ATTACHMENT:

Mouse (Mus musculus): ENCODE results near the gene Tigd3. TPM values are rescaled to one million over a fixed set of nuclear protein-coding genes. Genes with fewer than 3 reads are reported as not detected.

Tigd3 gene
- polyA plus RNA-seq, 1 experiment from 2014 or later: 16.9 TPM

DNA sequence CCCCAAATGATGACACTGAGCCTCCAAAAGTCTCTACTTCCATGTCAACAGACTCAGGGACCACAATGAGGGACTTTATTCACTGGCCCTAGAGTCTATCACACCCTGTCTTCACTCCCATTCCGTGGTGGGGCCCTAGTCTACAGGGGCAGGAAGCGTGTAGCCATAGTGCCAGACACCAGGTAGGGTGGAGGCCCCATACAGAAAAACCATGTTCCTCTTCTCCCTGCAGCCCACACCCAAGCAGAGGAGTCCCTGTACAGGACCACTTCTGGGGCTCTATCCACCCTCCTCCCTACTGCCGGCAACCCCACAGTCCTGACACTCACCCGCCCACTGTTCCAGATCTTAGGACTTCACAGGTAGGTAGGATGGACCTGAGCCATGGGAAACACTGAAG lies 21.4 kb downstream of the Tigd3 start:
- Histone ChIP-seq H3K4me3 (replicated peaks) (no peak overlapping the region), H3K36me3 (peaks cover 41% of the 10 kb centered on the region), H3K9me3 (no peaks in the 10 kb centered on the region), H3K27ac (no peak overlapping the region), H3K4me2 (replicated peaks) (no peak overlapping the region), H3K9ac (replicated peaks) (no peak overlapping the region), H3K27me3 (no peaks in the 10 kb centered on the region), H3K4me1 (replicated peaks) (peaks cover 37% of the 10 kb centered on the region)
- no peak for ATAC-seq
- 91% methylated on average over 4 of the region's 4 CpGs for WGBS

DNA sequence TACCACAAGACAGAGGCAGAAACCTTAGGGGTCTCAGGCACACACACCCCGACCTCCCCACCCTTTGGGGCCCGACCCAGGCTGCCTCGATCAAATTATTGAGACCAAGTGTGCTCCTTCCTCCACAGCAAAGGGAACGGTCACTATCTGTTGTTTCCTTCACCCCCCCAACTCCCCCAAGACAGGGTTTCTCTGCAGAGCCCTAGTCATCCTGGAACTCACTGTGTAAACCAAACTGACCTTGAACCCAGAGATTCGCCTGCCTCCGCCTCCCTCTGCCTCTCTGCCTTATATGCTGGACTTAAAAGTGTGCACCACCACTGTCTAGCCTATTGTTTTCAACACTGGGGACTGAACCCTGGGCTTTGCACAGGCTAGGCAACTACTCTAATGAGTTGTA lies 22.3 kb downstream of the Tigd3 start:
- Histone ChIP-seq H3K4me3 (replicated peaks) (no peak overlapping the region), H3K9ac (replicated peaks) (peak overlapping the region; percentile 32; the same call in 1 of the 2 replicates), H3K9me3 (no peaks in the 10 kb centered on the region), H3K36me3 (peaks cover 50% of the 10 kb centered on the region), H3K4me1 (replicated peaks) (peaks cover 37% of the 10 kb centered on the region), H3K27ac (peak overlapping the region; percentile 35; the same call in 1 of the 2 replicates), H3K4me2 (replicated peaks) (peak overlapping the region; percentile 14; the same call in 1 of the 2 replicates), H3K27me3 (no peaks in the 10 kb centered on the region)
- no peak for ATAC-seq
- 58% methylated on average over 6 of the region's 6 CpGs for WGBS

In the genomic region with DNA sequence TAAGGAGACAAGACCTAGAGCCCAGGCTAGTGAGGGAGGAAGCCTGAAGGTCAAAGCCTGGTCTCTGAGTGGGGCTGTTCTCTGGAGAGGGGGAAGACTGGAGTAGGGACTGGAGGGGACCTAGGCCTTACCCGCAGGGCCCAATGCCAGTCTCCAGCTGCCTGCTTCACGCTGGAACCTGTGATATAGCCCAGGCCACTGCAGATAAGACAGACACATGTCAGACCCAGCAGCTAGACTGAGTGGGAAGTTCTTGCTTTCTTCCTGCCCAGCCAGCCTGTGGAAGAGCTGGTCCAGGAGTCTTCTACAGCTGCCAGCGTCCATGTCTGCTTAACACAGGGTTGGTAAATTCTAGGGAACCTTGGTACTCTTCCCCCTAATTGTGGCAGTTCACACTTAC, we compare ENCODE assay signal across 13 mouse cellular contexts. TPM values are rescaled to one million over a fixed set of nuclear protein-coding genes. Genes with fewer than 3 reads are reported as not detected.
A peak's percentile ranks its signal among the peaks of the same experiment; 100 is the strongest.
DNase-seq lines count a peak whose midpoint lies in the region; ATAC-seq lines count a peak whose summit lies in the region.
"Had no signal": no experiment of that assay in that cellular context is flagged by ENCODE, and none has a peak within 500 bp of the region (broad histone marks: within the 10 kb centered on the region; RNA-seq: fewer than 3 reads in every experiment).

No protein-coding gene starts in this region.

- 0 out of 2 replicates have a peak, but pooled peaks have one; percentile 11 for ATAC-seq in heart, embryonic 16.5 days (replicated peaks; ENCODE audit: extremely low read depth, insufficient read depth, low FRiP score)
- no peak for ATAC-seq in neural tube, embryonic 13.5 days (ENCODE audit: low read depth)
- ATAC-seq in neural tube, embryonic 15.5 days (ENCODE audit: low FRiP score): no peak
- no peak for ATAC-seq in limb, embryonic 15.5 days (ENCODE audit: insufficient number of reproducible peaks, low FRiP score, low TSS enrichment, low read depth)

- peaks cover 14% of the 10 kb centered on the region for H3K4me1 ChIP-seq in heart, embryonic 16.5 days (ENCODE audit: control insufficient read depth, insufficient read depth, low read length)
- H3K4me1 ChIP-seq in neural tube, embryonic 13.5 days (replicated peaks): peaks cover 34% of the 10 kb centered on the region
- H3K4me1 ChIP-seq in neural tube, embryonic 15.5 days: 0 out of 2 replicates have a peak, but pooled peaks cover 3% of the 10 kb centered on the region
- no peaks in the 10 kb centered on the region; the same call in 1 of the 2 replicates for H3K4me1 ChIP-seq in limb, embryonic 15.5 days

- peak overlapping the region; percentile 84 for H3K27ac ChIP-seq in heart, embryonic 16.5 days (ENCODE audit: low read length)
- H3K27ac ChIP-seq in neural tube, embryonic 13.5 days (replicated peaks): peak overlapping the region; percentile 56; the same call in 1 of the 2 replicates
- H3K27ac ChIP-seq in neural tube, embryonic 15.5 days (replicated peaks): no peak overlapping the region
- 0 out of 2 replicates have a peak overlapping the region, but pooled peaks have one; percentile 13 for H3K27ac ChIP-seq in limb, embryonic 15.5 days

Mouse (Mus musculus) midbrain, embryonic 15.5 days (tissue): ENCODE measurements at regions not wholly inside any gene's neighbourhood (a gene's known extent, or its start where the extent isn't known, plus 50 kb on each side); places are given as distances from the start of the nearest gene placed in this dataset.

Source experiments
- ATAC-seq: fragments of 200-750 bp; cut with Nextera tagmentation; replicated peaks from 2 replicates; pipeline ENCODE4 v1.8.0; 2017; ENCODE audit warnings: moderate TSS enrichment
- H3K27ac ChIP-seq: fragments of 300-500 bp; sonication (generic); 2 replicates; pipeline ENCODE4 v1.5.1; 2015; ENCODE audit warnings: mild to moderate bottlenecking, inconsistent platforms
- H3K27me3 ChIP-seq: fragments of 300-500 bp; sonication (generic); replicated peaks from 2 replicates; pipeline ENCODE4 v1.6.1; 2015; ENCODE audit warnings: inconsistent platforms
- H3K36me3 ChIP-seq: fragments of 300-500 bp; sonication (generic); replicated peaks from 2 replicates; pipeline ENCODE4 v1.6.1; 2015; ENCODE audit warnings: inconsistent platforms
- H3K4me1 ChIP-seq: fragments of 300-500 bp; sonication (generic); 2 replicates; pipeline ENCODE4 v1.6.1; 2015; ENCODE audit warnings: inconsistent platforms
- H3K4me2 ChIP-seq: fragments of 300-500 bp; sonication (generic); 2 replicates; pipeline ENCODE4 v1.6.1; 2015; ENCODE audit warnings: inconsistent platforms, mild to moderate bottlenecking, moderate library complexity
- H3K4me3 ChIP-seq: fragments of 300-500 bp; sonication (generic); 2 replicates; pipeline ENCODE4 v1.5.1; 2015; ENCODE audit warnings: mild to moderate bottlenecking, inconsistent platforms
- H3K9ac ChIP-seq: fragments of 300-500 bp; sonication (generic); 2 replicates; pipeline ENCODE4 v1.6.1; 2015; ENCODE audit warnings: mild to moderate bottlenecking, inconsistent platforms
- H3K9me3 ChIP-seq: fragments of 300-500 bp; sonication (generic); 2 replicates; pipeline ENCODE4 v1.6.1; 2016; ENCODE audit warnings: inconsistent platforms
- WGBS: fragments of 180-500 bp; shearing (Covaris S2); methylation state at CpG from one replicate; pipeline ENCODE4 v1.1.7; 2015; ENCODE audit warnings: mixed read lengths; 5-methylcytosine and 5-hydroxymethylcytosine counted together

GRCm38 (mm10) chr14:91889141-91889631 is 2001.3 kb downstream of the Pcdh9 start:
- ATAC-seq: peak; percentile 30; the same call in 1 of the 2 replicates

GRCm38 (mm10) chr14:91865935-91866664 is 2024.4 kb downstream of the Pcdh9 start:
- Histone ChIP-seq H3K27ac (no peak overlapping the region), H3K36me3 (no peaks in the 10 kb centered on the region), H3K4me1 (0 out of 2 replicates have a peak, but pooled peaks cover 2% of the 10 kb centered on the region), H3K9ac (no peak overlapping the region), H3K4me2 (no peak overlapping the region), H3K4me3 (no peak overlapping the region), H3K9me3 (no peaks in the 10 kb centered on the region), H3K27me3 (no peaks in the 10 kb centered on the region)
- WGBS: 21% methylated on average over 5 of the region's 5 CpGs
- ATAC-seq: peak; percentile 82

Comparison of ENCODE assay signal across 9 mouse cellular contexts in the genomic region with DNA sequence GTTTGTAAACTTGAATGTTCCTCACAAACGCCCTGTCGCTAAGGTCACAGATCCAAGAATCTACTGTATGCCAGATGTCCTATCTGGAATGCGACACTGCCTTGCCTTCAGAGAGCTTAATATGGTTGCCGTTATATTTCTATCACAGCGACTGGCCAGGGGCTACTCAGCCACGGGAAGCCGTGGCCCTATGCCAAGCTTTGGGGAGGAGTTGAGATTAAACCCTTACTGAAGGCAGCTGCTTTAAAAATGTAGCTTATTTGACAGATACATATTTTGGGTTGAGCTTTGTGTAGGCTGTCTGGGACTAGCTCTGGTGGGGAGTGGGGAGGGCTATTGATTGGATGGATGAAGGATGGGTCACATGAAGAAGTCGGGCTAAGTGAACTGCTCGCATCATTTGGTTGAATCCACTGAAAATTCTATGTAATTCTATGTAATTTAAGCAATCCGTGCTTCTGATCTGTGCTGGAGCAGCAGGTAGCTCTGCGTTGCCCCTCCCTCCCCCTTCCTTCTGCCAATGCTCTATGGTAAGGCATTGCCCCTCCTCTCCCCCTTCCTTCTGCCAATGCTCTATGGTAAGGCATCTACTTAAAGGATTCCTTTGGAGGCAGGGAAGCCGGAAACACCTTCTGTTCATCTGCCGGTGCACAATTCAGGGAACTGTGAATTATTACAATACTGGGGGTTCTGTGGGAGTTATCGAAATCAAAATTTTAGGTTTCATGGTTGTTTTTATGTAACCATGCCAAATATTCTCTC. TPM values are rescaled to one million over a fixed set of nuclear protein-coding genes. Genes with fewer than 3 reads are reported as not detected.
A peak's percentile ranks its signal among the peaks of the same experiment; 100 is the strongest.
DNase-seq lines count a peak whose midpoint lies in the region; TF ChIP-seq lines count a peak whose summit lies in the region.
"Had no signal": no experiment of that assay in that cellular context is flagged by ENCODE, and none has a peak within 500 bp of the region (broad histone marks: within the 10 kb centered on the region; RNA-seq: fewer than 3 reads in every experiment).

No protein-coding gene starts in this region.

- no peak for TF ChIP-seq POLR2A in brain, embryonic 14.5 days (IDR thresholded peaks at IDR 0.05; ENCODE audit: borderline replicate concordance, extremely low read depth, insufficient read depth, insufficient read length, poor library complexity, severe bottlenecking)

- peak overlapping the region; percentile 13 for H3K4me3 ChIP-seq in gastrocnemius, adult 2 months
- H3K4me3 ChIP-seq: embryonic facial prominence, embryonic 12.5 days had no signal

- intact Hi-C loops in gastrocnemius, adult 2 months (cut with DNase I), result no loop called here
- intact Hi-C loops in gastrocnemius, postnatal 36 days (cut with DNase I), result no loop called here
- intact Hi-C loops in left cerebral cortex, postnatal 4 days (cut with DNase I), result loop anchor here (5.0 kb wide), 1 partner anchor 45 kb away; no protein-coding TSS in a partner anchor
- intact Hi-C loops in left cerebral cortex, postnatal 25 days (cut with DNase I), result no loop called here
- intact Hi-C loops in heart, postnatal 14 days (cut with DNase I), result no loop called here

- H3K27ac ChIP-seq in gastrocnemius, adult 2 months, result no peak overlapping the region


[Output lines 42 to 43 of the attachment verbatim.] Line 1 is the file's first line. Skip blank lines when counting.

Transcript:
- ATAC-seq: peak; percentile 30; the same call in 1 of the 2 replicates

GRCm38 (mm10) chr14:91865935-91866664 is 2024.4 kb downstream of the Pcdh9 start: